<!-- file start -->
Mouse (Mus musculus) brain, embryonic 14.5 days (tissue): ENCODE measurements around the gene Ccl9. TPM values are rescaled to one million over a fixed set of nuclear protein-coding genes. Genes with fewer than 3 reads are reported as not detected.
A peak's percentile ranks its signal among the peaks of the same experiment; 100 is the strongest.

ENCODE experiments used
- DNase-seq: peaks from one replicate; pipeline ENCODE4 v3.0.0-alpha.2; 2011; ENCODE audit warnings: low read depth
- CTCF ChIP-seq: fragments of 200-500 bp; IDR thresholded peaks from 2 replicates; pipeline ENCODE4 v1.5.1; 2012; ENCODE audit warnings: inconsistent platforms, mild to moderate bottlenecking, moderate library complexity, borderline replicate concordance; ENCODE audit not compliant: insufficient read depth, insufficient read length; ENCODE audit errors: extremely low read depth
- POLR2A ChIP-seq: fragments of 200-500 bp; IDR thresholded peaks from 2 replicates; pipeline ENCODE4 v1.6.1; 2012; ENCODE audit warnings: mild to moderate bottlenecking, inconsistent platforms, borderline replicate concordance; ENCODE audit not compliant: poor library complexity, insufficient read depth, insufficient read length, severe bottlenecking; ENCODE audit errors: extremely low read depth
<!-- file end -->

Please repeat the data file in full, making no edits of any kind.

Mouse (Mus musculus) brain, embryonic 14.5 days (tissue): ENCODE measurements around the gene Ccl9. TPM values are rescaled to one million over a fixed set of nuclear protein-coding genes. Genes with fewer than 3 reads are reported as not detected.
A peak's percentile ranks its signal among the peaks of the same experiment; 100 is the strongest.

ENCODE experiments used
- DNase-seq: peaks from one replicate; pipeline ENCODE4 v3.0.0-alpha.2; 2011; ENCODE audit warnings: low read depth
- CTCF ChIP-seq: fragments of 200-500 bp; IDR thresholded peaks from 2 replicates; pipeline ENCODE4 v1.5.1; 2012; ENCODE audit warnings: inconsistent platforms, mild to moderate bottlenecking, moderate library complexity, borderline replicate concordance; ENCODE audit not compliant: insufficient read depth, insufficient read length; ENCODE audit errors: extremely low read depth
- POLR2A ChIP-seq: fragments of 200-500 bp; IDR thresholded peaks from 2 replicates; pipeline ENCODE4 v1.6.1; 2012; ENCODE audit warnings: mild to moderate bottlenecking, inconsistent platforms, borderline replicate concordance; ENCODE audit not compliant: poor library complexity, insufficient read depth, insufficient read length, severe bottlenecking; ENCODE audit errors: extremely low read depth